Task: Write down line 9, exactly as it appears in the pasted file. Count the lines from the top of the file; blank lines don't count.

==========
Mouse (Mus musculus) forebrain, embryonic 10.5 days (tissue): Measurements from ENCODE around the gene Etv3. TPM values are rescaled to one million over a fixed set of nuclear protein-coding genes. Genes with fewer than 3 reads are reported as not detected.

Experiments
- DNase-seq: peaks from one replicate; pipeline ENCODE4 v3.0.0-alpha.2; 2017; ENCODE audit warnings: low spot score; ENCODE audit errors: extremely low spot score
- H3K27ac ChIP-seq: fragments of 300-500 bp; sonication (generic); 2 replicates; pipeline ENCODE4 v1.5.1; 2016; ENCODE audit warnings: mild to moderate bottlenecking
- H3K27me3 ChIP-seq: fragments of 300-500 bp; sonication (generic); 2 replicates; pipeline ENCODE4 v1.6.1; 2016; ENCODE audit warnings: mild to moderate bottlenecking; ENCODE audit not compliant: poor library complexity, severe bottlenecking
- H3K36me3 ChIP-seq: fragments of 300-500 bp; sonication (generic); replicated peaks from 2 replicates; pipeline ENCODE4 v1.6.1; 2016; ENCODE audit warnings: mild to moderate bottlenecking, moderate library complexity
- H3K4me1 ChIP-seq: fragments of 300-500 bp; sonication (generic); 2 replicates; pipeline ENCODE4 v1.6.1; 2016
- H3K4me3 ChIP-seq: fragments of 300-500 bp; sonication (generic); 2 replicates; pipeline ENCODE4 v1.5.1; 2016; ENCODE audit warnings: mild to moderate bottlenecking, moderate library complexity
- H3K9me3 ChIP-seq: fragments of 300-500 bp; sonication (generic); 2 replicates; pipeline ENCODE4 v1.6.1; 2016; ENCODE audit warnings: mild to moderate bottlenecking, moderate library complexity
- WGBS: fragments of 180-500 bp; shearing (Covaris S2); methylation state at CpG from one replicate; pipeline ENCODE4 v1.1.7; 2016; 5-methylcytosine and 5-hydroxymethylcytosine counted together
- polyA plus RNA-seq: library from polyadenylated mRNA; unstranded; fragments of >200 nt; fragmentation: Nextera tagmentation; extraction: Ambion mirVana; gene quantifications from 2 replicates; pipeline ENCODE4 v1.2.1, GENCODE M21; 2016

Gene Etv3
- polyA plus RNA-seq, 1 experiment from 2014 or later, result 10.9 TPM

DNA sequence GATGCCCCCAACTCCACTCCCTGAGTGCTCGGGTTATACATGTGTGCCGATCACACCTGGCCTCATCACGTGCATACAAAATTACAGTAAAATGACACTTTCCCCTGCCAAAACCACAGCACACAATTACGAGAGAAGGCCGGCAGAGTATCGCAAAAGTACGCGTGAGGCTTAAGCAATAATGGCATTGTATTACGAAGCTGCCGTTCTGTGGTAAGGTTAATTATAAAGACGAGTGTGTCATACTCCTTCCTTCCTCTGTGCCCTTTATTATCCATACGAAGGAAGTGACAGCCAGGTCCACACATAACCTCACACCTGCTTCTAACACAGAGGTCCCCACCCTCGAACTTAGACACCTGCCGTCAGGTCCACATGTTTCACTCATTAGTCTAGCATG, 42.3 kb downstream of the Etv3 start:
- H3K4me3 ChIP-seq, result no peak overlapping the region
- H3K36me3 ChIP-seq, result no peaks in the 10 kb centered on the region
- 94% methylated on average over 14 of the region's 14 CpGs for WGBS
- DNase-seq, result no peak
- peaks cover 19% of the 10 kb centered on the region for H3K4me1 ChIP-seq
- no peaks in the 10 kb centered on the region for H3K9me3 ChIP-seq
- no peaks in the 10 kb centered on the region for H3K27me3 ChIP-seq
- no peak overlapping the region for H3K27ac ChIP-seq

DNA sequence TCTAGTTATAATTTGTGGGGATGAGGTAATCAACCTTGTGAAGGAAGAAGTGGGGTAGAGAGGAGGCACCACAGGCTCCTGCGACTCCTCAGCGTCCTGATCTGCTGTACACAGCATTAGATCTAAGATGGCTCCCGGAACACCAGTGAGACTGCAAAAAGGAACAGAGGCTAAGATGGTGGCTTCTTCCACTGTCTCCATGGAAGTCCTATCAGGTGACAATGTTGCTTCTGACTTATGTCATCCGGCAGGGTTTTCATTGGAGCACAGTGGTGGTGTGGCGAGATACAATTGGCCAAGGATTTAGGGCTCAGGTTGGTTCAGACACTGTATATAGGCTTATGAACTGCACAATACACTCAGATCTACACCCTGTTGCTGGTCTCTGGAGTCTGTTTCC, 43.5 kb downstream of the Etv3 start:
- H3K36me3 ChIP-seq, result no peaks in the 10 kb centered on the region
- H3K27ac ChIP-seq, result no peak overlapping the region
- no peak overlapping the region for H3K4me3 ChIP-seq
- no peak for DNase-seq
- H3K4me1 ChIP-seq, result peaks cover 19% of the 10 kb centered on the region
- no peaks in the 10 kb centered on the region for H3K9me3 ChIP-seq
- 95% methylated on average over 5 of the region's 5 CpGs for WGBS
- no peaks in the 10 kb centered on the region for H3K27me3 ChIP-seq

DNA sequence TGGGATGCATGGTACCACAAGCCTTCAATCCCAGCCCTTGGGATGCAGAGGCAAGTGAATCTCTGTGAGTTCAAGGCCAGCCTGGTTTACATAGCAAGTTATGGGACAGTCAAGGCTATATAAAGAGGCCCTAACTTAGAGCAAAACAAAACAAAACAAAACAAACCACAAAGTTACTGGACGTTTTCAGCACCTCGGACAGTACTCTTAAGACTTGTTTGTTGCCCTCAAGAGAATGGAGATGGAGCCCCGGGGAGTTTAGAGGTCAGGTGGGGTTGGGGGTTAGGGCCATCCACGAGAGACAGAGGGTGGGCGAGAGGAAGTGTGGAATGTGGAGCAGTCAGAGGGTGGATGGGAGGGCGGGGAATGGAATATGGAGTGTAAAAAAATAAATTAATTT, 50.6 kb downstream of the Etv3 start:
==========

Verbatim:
- H3K9me3 ChIP-seq: fragments of 300-500 bp; sonication (generic); 2 replicates; pipeline ENCODE4 v1.6.1; 2016; ENCODE audit warnings: mild to moderate bottlenecking, moderate library complexity